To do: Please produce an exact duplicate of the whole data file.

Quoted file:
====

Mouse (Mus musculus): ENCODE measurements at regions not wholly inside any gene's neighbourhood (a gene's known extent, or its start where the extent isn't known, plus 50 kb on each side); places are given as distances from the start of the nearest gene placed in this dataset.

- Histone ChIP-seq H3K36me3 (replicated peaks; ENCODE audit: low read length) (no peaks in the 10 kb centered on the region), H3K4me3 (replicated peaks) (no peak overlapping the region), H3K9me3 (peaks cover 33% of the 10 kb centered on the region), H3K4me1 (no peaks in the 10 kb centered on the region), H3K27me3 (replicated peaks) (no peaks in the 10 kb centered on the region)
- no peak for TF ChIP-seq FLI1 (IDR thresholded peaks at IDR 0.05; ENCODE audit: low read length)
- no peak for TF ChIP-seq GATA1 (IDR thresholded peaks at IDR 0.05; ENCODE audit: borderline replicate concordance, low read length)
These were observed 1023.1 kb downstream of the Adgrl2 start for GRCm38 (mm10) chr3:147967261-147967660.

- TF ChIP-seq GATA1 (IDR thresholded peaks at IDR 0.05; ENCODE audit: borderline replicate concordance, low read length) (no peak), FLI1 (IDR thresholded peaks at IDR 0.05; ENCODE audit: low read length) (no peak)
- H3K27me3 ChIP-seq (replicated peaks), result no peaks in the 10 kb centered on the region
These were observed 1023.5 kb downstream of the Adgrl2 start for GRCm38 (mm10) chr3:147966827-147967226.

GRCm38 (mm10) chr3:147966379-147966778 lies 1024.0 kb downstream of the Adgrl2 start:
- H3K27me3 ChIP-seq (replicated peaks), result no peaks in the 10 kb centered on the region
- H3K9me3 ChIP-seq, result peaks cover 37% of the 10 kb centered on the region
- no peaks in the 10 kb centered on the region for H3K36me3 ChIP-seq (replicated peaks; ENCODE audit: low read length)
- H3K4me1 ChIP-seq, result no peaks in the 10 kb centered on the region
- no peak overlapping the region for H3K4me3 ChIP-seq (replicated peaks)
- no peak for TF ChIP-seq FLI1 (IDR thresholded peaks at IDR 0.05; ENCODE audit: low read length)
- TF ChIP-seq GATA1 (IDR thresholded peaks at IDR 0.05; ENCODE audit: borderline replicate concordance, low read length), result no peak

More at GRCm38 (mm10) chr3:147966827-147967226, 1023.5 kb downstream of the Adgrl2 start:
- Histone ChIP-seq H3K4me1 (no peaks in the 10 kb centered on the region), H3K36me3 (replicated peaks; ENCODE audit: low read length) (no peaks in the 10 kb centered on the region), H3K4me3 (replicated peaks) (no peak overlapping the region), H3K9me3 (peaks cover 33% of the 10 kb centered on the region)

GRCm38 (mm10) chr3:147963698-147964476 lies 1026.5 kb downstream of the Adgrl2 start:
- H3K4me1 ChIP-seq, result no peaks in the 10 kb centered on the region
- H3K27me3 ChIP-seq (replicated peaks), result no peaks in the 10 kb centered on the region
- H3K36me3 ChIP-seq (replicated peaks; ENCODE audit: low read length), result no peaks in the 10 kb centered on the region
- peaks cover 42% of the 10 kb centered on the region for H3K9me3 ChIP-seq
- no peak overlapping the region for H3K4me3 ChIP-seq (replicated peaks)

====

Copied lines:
Mouse (Mus musculus): ENCODE measurements at regions not wholly inside any gene's neighbourhood (a gene's known extent, or its start where the extent isn't known, plus 50 kb on each side); places are given as distances from the start of the nearest gene placed in this dataset.

- Histone ChIP-seq H3K36me3 (replicated peaks; ENCODE audit: low read length) (no peaks in the 10 kb centered on the region), H3K4me3 (replicated peaks) (no peak overlapping the region), H3K9me3 (peaks cover 33% of the 10 kb centered on the region), H3K4me1 (no peaks in the 10 kb centered on the region), H3K27me3 (replicated peaks) (no peaks in the 10 kb centered on the region)
- no peak for TF ChIP-seq FLI1 (IDR thresholded peaks at IDR 0.05; ENCODE audit: low read length)
- no peak for TF ChIP-seq GATA1 (IDR thresholded peaks at IDR 0.05; ENCODE audit: borderline replicate concordance, low read length)
These were observed 1023.1 kb downstream of the Adgrl2 start for GRCm38 (mm10) chr3:147967261-147967660.

- TF ChIP-seq GATA1 (IDR thresholded peaks at IDR 0.05; ENCODE audit: borderline replicate concordance, low read length) (no peak), FLI1 (IDR thresholded peaks at IDR 0.05; ENCODE audit: low read length) (no peak)
- H3K27me3 ChIP-seq (replicated peaks), result no peaks in the 10 kb centered on the region
These were observed 1023.5 kb downstream of the Adgrl2 start for GRCm38 (mm10) chr3:147966827-147967226.

GRCm38 (mm10) chr3:147966379-147966778 lies 1024.0 kb downstream of the Adgrl2 start:
- H3K27me3 ChIP-seq (replicated peaks), result no peaks in the 10 kb centered on the region
- H3K9me3 ChIP-seq, result peaks cover 37% of the 10 kb centered on the region
- no peaks in the 10 kb centered on the region for H3K36me3 ChIP-seq (replicated peaks; ENCODE audit: low read length)
- H3K4me1 ChIP-seq, result no peaks in the 10 kb centered on the region
- no peak overlapping the region for H3K4me3 ChIP-seq (replicated peaks)
- no peak for TF ChIP-seq FLI1 (IDR thresholded peaks at IDR 0.05; ENCODE audit: low read length)
- TF ChIP-seq GATA1 (IDR thresholded peaks at IDR 0.05; ENCODE audit: borderline replicate concordance, low read length), result no peak

More at GRCm38 (mm10) chr3:147966827-147967226, 1023.5 kb downstream of the Adgrl2 start:
- Histone ChIP-seq H3K4me1 (no peaks in the 10 kb centered on the region), H3K36me3 (replicated peaks; ENCODE audit: low read length) (no peaks in the 10 kb centered on the region), H3K4me3 (replicated peaks) (no peak overlapping the region), H3K9me3 (peaks cover 33% of the 10 kb centered on the region)

GRCm38 (mm10) chr3:147963698-147964476 lies 1026.5 kb downstream of the Adgrl2 start:
- H3K4me1 ChIP-seq, result no peaks in the 10 kb centered on the region
- H3K27me3 ChIP-seq (replicated peaks), result no peaks in the 10 kb centered on the region
- H3K36me3 ChIP-seq (replicated peaks; ENCODE audit: low read length), result no peaks in the 10 kb centered on the region
- peaks cover 42% of the 10 kb centered on the region for H3K9me3 ChIP-seq
- no peak overlapping the region for H3K4me3 ChIP-seq (replicated peaks)